In the far north east of Scotland stands the much altered tower of Ackergill, close to the sea shore one mile west of the infamous Sinclair stronghold of Girnigoe castle. The earliest part of Ackergill dates back to the 1400's when an oblong tower house was raised by the Keith family. Anciently the lands of Ackergill were held by the Cheyne family who also held the lands of Inverugie to the south in Aberdeenshire.

Around 1350 Reginald Cheyne, the Clan head, died ending the male line leaving two daughters to inherit the Cheyne estates. One of his daughters Mary married John, second son of Edward Keith the Marischal. In 1354 John Keith took possession of Ackergill and Inverugie. His son likely built the tower of Ackergill in an effort to keep up with Sir William Keith the Marischal who raised a great L-plan keep on the cliffs of Dunnottar near Stonehaven. In the 1500's a low barmkin courtyard wall was also raised around Ackergill to provided further protection not only for the tower but for the wooden barns, brewhouses, stables and stone dovecots which sprung up alongside such castles. Around the same time an oblong plan tower house with round corner turrets was also constructed on the Keith estate of Inverugie. In 1510 a document names Gilbert Mowat as captain of Ackergill on behalf of the Keiths. By 1538 the male line of the Ackergill/Inverugie Keiths failed and Ackergill was then granted by King James V of Scots (1513-1542) to William Keith Earl Marischal and Lady Keith his wife.

In 1547 the Sinclairs of nearby Girnigoe led by George Earl of Caithness attacked and seized Ackergill by surprise, taking Alexander Keith said captain and his servant John Skarlet hostage,detaining them at Girnigoe. Later Queen Mary the Regent (Mary Queen of Scots mother) granted remission to George for his actions. She also installed Lord Oliphant as a temporay keeper of Ackergill in 1549 perhaps to separate the feuding Keiths and Sinclairs. However the Earl of Caithness and the Sinclairs again besieged Ackergill in 1556 when it was in the hands of William Keith Earl Marischal. But once again he received remission for his actions which angered the Keiths.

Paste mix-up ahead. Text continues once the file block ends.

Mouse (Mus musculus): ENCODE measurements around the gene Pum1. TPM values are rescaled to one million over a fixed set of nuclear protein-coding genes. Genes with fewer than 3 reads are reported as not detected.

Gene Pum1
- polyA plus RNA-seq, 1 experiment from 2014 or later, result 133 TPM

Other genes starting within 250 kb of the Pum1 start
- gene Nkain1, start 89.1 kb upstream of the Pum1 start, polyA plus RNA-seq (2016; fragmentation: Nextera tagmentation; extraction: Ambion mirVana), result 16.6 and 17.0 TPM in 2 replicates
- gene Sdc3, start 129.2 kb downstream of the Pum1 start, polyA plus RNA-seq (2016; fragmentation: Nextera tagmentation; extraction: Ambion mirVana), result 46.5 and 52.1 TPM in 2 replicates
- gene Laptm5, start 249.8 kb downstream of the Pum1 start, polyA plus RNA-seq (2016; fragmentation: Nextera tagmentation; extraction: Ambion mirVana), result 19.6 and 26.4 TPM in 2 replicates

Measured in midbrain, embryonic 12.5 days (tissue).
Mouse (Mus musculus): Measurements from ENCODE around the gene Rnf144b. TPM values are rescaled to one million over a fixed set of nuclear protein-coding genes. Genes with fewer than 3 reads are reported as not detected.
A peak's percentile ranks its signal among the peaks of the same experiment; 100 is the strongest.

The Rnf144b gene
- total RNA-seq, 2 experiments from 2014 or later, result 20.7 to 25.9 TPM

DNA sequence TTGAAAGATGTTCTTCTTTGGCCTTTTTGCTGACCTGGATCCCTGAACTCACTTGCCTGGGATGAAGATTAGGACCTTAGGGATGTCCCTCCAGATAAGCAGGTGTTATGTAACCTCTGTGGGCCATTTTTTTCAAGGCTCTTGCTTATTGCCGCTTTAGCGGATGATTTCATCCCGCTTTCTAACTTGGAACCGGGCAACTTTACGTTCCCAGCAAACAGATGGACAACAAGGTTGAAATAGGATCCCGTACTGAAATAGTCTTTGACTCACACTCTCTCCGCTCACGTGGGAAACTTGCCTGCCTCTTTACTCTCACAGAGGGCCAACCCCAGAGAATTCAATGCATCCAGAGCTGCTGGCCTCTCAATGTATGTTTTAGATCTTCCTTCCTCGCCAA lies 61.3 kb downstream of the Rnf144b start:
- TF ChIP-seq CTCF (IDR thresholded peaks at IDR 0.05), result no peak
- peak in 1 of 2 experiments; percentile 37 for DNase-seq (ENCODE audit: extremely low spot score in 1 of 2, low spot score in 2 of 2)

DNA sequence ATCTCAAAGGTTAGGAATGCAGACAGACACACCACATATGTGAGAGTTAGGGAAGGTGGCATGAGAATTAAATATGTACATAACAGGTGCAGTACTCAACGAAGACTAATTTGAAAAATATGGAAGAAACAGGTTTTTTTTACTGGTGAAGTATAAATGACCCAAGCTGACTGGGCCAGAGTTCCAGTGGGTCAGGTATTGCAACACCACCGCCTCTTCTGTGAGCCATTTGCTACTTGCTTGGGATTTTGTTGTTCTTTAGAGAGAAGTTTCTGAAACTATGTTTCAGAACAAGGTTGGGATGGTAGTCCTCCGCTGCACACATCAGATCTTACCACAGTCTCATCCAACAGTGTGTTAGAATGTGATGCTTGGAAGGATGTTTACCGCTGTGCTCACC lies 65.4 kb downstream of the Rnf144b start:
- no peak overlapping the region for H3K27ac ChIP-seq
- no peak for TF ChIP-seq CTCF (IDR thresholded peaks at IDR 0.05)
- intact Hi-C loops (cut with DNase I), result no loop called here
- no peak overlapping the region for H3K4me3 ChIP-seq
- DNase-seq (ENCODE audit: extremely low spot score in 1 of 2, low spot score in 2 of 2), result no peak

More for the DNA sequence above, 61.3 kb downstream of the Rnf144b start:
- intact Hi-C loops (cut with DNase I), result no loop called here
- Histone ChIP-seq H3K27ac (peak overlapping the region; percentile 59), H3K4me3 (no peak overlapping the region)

In 1593 the Earl Marischal complained to the Privy Council that his brother Robert Keith had seized his castle of Ackergill by force of arms with the intention of molesting the surrounding estates. Hence Robert was declared a rebel. By 1598 Earl Marischal was back before the Council again to complain that "his place of Ackergill" had been attacked. This time by John Keith of Subster with a large army who climbed the barmkin wall with scaling ladders at night and entered the tower by surprise hurting his servants in the process. And that John now "keeps the place" against his express wishes.

In the early 1600's Ackergill passed to the Sinclairs Earls of Caithness by legal means, though they appear to have neglected the upkeep of the building and it became run down. In 1623 it was besieged by Sir Robert Gordon in his feud with the Earl of Caithness. But the castle surrendered without an actual assault or bombardment. It is claimed that Cromwell garrisoned Ackergill in 1651 around the same time as his siege of Dunnottar castle dragged on in his pursuit of the Scots crown jewels (now on display at Edinburgh castle) used to crown King Charles II of Scotland and England (1660-1685). By the early 1700's Ackergill was held by the Dunbars of Hempriggs. It was likely they who built the modern lean to block house against the earlier tower. In 1726 a document describes Ackergill as being "a strong house, and yet in (need) of repair, and betwixt (between) that and the sea is a good new house lately built." In the 19th century the tower had new larger windows cut into it with new raised battlements/bartizans and an extended roof to the turnpike stairwell totally out of character with the original 1400's tower. Today Ackergill is run as a hotel.  Andrew Spratt

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